What we learned about the Patriots on Tuesday: Bill Belichick’s fullback fixation
|09.04.12 at 11:31 pm ET|
Six Patriots-related thoughts at the end of a surprisingly busy Tuesday:
1. We’ve seen Patriots players come and go pretty quickly — last month, it took fullback Kareem Huggins less than a day to go from signed to released — and so the 72 hours Matt Tennant spent as a member of the Patriots wasn’t all that unusual, especially as New England continues roster tweaks between now and the opener. Tennant, who was claimed off waivers, was cleared to make room for Lex Hilliard. Hilliard, a 5-foot-11, 240-pounder, has played both fullback and running back over the course of his career, and could be the latest in a long line of those who have auditioned for the role of fullback in the New England offense this season. (Hilliard has lined up at fullback in the past.) In that same vein, fullback Eric Kettani was released from the practice squad on Tuesday.
2. Since the start of the offseason, the Patriots have cycled through fullbacks at a furious rate: New England has released Lousaka Polite, and while Spencer Larsen and Tony Fiammetta were signed, both were left on the side of the road before the end of the summer. (Fiammetta was placed on exempt/left squad, while Larsen went on injured reserve.) Huggins was in Foxboro for one day before being released, while Kettani went from surviving the first round of cuts to being released to landing on the practice squad, only to be cut again on Tuesday. The latest possibilities are James Develin, who was added to the practice squad on Sept. 2, and Hilliard, who was added to the 53-man roster on Tuesday. Neither one is a traditional fullback, but both likely will be pressed into service as members of the Patriots as Bill Belichick continues his fullback fixation.
3. The news that the Patriots were going to kick the tires on recently released tight end Kellen Winslow defines the term “due diligence.” Winslow, who was cut loose by the Seahawks, has been in the league for eight seasons — five with the Browns and three with the Buccaneers. His best season came in 2007 with the Browns, when he had 82 catches for 1,106 yards and five touchdowns. It’s a long shot that he would make the team, even if the team does put Visanthe Shiancoe on injured reserve. Still, it’s an interesting story.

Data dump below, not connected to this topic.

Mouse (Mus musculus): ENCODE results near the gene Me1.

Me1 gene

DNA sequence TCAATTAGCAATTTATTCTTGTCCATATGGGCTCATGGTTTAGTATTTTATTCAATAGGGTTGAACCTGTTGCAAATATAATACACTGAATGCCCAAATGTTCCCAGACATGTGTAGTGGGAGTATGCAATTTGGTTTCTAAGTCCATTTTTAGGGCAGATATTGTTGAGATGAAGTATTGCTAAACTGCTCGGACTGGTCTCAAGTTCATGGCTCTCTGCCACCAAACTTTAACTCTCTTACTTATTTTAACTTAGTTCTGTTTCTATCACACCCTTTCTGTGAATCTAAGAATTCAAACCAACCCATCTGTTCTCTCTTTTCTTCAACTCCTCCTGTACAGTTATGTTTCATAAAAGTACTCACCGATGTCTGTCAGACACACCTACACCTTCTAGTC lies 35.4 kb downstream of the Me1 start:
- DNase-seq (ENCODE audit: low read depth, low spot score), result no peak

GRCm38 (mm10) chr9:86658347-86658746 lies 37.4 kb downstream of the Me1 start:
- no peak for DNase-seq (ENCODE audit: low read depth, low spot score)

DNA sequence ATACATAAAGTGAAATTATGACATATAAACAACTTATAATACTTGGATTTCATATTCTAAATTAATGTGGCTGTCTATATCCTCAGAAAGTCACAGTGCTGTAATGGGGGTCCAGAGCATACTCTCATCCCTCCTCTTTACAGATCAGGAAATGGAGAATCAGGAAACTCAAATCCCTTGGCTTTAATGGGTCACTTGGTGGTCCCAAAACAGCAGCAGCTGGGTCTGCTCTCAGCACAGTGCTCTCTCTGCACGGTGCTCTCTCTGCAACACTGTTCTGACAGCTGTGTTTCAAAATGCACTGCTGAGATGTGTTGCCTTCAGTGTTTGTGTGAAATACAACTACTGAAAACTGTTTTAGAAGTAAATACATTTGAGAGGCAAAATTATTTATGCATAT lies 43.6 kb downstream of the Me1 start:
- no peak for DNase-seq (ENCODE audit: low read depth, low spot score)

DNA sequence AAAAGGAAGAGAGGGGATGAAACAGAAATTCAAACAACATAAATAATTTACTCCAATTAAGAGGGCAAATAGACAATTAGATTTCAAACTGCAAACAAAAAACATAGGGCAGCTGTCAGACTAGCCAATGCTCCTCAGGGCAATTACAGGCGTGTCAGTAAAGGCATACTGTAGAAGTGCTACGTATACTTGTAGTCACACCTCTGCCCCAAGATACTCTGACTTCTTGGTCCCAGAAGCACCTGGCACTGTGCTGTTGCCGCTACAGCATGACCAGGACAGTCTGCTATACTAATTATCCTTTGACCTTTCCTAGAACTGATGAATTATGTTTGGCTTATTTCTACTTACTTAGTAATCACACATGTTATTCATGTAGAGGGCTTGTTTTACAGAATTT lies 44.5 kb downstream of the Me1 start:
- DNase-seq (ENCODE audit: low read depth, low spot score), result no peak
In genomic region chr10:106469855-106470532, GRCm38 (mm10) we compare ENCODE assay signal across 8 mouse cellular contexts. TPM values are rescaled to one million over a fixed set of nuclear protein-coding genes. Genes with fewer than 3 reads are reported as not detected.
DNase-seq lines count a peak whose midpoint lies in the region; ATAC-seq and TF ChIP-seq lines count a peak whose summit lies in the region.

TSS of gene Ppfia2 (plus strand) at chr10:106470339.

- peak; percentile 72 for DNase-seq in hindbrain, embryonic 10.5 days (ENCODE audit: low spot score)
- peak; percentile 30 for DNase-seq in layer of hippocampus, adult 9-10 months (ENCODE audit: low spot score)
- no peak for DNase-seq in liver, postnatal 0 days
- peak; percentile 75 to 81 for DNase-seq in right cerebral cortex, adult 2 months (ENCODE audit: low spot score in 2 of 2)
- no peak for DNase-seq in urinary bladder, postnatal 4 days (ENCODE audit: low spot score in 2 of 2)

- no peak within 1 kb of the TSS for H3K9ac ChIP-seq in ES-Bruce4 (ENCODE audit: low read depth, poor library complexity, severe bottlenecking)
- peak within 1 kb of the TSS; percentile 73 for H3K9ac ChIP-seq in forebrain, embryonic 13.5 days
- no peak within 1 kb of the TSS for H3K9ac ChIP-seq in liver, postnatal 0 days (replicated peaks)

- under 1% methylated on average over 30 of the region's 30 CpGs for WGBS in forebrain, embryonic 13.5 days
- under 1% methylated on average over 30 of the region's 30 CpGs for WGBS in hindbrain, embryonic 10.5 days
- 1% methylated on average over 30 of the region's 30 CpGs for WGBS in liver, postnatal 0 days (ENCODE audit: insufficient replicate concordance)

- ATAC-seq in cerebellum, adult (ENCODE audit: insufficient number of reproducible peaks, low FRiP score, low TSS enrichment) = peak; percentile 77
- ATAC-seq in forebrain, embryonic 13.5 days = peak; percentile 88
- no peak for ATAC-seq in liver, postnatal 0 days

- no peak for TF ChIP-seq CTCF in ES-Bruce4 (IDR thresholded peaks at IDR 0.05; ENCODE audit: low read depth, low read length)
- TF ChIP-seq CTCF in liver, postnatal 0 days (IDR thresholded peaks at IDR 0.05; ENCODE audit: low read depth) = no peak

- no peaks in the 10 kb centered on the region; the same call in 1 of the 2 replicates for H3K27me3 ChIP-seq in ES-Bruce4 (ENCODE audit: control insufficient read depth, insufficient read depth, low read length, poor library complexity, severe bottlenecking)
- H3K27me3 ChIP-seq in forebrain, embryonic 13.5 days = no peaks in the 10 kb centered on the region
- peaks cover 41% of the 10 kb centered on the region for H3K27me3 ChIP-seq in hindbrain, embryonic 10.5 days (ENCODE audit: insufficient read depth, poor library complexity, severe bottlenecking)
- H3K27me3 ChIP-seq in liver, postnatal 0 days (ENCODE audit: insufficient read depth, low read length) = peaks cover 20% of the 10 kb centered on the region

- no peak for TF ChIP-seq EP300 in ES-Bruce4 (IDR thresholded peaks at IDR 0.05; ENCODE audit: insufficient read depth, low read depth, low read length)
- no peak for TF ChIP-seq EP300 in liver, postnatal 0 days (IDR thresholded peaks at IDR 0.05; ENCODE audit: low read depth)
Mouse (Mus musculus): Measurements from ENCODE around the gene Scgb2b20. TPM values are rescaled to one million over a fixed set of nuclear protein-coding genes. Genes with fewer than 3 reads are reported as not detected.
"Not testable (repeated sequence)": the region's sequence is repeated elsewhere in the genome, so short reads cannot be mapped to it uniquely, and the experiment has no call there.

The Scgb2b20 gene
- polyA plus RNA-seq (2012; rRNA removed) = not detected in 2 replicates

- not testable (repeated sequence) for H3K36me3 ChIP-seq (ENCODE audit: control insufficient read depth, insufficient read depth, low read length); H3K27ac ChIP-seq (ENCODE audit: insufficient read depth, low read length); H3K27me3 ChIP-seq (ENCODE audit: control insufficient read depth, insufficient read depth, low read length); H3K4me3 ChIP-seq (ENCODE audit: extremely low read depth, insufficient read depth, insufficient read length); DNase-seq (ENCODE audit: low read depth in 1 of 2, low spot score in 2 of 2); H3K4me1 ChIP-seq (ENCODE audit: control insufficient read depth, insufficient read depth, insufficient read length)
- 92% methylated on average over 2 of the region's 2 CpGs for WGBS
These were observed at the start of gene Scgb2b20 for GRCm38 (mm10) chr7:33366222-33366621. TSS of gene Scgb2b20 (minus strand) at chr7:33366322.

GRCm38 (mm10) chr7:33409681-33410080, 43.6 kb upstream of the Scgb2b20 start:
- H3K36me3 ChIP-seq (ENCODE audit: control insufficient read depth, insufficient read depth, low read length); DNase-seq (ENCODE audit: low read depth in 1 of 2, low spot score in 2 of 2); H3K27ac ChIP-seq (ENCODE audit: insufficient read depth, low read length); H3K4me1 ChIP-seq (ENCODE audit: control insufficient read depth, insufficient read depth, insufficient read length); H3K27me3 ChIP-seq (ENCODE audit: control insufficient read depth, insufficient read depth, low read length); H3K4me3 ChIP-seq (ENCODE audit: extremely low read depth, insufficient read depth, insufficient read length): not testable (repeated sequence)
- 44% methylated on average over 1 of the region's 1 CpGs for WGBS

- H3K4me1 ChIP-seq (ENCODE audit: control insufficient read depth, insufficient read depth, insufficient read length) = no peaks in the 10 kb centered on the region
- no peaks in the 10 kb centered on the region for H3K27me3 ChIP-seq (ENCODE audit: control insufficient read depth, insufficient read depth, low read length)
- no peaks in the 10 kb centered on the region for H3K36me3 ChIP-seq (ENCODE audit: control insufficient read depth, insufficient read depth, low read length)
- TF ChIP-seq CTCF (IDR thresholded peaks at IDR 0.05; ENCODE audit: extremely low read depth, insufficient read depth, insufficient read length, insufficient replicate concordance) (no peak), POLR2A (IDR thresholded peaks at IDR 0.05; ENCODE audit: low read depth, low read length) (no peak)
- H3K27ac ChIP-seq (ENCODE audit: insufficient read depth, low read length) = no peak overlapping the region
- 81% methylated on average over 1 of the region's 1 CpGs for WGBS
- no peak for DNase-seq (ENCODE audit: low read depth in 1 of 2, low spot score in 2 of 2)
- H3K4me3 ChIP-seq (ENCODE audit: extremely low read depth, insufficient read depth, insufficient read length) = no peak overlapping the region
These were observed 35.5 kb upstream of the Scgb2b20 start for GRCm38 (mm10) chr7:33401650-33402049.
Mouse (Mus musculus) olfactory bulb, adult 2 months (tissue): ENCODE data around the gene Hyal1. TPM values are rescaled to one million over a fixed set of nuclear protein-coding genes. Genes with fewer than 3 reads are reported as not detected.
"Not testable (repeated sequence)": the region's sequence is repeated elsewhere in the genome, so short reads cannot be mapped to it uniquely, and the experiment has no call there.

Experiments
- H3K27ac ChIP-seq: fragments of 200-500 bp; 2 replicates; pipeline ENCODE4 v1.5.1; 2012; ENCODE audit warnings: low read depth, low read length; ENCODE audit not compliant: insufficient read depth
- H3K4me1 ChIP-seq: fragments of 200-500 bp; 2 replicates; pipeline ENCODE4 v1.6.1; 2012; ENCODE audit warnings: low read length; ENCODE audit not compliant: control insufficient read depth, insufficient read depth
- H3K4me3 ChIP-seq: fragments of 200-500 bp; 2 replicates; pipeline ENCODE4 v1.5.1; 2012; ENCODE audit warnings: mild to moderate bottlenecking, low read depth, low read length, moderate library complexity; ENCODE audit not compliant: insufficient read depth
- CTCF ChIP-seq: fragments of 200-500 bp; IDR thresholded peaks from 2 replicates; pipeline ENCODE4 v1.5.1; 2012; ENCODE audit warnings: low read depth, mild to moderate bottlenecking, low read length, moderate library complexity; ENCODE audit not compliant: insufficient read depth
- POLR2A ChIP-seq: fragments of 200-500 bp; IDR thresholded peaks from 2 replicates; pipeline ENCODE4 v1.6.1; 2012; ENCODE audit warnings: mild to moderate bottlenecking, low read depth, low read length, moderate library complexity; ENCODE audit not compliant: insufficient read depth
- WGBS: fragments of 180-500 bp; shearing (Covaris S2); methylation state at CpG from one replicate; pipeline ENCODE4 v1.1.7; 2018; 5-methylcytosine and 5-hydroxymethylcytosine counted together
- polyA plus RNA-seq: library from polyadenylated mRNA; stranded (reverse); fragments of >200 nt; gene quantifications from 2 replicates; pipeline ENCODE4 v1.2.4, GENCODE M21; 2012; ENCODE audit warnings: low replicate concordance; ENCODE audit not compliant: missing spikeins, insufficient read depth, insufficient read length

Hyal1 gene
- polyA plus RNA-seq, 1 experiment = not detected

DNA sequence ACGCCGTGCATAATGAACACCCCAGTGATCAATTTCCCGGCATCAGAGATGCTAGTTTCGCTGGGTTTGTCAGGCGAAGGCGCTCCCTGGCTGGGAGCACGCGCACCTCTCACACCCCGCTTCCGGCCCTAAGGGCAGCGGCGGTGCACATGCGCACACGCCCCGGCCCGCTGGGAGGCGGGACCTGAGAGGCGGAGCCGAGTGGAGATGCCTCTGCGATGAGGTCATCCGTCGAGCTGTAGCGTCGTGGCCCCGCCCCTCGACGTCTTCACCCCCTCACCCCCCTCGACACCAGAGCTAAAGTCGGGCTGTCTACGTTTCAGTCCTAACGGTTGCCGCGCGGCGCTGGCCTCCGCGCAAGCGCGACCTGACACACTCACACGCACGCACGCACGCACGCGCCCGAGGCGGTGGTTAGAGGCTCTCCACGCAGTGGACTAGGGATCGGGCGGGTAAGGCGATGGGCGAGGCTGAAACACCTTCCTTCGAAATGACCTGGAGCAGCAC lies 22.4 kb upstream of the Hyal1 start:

4. Mike Kafka worked out for the Patriots on Tuesday, and is an intriguing option if the Patriots want to add to their quarterback depth. Kafka, recently released by the Eagles, has played two years in the NFL with Philadelphia and appeared in four regular-season games, going 11-for-16 for 107 yards and two interceptions. The 25-year-old Northwestern product also reportedly has drawn interest from the Chiefs, Packers and Browns. One important thing to consider when it comes to Kafka is that he does not have any practice squad eligibility remaining, so if New England does add him, it would be to the 53-man roster, and such a move would be at the expense of another player.
5. In my mind, the last possible day Brian Waters can arrive and have a legitimate impact in Week 1 is Wednesday, and even that’s cutting it close. The veteran lineman showed up eight days before the start of the 2011 season, and was still able to play the majority of snaps in the regular-season opener against the Dolphins, and complete the entire season at a Pro Bowl level. (Only Tom Brady played more snaps on the offensive side of the ball last season.) That being said, the release of Tennant and continued absence of Waters really leaves the Patriots thin on the offensive line. Right now, New England has seven healthy offensive linemen, while the eighth — Nick McDonald — hasn’t practiced the last few days and is unlikely to be ready for Sunday’s opener against the Titans.
6. One more note on our story from Tuesday where we looked at the comparisons between Chandler Jones and Jason Pierre-Paul. We talked to Alen Dumonjic, who breaks down game film for TheScore.com, and he offered us his take on the two: “The two have a similar frame, with Jones only having longer arms than Pierre-Paul, but in my opinion, Pierre-Paul is more explosive and possesses more athleticism as well as flexibility than Jones. Pierre-Paul is quicker off the line of scrimmage and can bend his knees very well for his size. On the other hand, Jones is more of a power rusher in my opinion, as he has very strong hands and is more likely to build his pass rush moves off of power opposed to speed and quickness, a la Pierre-Paul.”
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